‘Every single person must recognise they have a role to play in sustainability and in restorative activities that support our planet. It’s about everyone putting in that 1% to make change happen,’ says Abigail Ireland, peak performance strategist and co-founder of Third Planet Collective, who helps businesses run their offices in a more eco-friendly way.
Yes, she really did say 1%. When it comes to pro-planetary behaviour, it’s been proven time and time again that small actions could make a big difference if everyone took them.
A good place to start is understanding – and then reducing – your personal environmental footprint. There’s a plethora of free online tools available that can help you do just that.
One such tool is Giki Zero, from social enterprise Giki.
‘You can use it to calculate, track and reduce your carbon footprint with personalised steps to plan out your path to zero carbon emissions,’ says Jo Hand, co-founder of Giki. There are over 120 steps to choose from, depending on what best suits your lifestyle and budget.
Sustainable behaviour in the office
It goes without saying that you should also act sustainably when at work and, ideally, motivate others to do the same.
This is easier if your organisation is committed to sustainability and encourages sustainable workplace practices. If it isn’t the case, Hand suggests taking the initiative and creating a ‘green’ team made up of other ‘greenies’.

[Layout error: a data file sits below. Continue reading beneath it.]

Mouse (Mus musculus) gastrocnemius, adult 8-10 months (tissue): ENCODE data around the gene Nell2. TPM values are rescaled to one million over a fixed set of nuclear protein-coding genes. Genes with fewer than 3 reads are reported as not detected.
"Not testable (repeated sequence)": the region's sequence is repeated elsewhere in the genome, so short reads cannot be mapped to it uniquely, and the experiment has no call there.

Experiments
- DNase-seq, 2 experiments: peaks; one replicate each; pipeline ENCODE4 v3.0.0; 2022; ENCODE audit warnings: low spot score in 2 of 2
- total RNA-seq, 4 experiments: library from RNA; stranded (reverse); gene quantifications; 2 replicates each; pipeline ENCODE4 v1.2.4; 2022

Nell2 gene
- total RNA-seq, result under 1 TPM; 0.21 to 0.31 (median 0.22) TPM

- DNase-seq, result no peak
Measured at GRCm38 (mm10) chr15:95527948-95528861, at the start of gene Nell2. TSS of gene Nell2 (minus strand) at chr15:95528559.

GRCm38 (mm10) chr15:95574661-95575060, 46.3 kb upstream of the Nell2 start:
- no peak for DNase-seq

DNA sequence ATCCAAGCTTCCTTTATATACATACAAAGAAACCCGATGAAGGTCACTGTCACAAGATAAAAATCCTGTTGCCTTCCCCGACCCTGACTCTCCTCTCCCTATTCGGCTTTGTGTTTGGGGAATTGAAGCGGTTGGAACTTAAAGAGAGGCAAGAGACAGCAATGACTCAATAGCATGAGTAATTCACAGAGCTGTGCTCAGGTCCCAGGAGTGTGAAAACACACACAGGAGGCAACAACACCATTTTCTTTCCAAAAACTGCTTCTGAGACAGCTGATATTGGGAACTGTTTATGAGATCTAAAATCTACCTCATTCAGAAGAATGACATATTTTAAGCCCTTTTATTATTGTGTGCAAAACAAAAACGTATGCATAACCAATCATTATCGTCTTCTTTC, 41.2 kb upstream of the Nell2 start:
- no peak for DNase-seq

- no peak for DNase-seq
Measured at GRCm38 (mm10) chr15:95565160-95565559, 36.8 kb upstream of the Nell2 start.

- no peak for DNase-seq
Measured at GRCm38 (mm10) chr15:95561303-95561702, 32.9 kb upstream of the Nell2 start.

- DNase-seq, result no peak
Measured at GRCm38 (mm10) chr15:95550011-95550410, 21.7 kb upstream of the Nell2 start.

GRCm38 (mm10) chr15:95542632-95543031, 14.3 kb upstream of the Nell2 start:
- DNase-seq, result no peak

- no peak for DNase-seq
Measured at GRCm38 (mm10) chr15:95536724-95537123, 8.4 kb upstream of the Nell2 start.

She adds: ‘Ask a senior colleague to lend their support to the team, which will help ensure it gets attention from those who set company policies.’
Amber Harrison, sustainability expert at business consultancy Rook & Wren, suggests brainstorming how much waste your office generates and what simple and practical changes could be implemented to help the environment.
‘For example, an office of 40 people could go through 10,000 individual desk bin liners a year. Why not suggest that people share a common bin to reduce the amount of plastic that needs to be disposed of? Another area that’s easy to target is single-use items: cup stirrers, coffee and milk capsules, sugar sachets and teabags.’
Consider the best ways to get the rest of the office on board with your ideas, bearing in mind that some people are resistant even to small changes.
Fortunately, just talking to people can work well, especially if you can also show them why change is needed.
‘Use some strong visuals showing the effect of plastics ending up in the oceans, and suddenly you’re telling more of a story about how small individual actions can have a big impact,’ says Harrison.
Forcing someone to change their ways is never a good idea.
‘Behavioural psychology shows this can actually create more resistance, defensiveness and adverse behaviour as people feel a loss of control,’ says Ireland.
Ireland believes the best way to influence your colleagues is through action, by role modelling what sustainable behaviour looks like.
‘Studies show that we tend to mimic the actions of others, so opting for reusable coffee cups when you’re doing a coffee run – without saying a word about it – can encourage them to do the same when it’s their turn.’